- Hospitals have been instructed to immediately begin reporting their COVID-19 data to HHS instead of using a long-established program from the Centers for Disease Control and Prevention, an abrupt move that sparked some calls of political interference by the White House with the public health agency.
- CDC Director Robert Redfield told reporters Wednesday that his agency will still have access to the data and argued the new system will reduce reporting burden on hospitals. "We have not changed the data ecosystem, we have merely streamlined the data collection mechanism for hospitals on the front lines," he said.
- The American Public Health Association and five other public health groups said the new process will likely worsen the pandemic response. "In the midst of the worst public health crisis in a century, it is counter-productive to create a new mechanism which will be extremely complicated to build and implement," the statement reads.
Hospitals have been reporting data to the CDC's National Healthcare Safety Network to help track healthcare-associated infections since 2005. The agency created a COVID-19 module in March to gather information on the number of patients with confirmed cases, hospital bed and ventilator availability and staffing.
The HHS program uses the third party TeleTracking, which was awarded a four-month $10.2 million non-competitive bid in April. Pittsburgh-based TeleTracking was founded in 1991 and has not received a federal contract before, according to a database that tracks government spending.
The American Hospital Association told members this week that HHS was asking hospitals to prioritize data on the previous day's suspected and confirmed COVID-19 admissions, adults in the ICU with suspected and confirmed cases, total hospitalizations with suspected and confirmed cases as well as remdesivir doses.
According to AHA, users of the TeleTracking portal received an email stating HHS will use the data to inform how it distributes remdesivir, the antiviral drug that has been shown to speed the recovery of people hospitalized with COVID-19.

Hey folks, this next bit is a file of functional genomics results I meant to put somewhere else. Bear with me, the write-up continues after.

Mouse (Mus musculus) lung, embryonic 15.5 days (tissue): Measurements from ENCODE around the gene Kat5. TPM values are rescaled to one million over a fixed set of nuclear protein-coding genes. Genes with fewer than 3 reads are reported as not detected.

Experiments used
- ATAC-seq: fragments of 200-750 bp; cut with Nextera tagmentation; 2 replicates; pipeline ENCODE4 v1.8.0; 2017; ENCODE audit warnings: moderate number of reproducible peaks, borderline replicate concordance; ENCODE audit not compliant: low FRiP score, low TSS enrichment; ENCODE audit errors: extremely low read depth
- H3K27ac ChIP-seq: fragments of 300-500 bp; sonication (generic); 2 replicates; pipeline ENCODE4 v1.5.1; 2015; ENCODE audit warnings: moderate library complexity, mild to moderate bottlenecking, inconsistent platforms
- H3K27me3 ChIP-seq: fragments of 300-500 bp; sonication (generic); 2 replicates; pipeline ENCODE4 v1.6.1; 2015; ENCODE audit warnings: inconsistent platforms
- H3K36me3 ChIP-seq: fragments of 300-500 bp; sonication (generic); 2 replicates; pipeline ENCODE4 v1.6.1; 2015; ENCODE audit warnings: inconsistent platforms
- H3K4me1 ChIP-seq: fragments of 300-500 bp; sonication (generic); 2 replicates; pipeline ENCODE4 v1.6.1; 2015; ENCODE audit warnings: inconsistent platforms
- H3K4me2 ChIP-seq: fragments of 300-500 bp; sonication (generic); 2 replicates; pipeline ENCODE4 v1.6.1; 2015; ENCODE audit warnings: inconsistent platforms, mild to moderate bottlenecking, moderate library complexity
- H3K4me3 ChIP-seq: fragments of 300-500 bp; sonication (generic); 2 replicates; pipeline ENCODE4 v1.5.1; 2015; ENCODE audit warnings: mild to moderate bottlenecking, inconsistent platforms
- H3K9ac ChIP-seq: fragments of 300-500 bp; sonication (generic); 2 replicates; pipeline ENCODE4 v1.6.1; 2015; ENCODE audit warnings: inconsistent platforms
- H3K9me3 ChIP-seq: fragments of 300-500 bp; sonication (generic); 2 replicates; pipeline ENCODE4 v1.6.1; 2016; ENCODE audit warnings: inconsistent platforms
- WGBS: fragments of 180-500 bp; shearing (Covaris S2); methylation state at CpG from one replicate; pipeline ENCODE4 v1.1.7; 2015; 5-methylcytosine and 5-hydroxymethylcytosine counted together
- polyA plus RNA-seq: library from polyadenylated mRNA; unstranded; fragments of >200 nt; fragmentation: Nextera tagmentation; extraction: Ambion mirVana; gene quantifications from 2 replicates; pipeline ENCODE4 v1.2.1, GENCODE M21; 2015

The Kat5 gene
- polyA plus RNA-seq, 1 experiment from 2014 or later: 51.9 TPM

The move from HHS garnered widespread criticism and concern over changing a system that hospitals have used for more than a decade in the middle of the still raging pandemic.
Sen. Patty Murray, D-Wash., ranking member of the Senate health committee, wrote to Redfield with additional concerns, asking what instructions have been given to hospitals and how the data will be used to inform decisions.
The public health coalition also noted the move was made without buy-in from local and regional governments.
"Another area of concern is that the planning for this new approach did not substantively involve officials at the local, state, tribal and/or territorial levels," the group wrote in a statement. "This is a time to support the public health system not take actions which may undermine its authority and critical role."
HHS CIO Jose Arrieta said Wednesday the CDC had been receiving data regularly from 3,000 hospitals, about half of the total number in the U.S. The new platform is collecting data from an additional 1,100 hospitals, he said.
Health officials agree that accurate and timely data on COVID-19 is key to manage outbreaks in the U.S., but a lack of uniform reporting and the nation's hobbled IT infrastructure have hamstrung those efforts.
More than four in 10 U.S. hospitals say the public health agencies they work with don't have the capability to receive data electronically, and those in regions hardest hit from the pandemic were most likely to report that inability, according to a May report from the American Medical Informatics Association.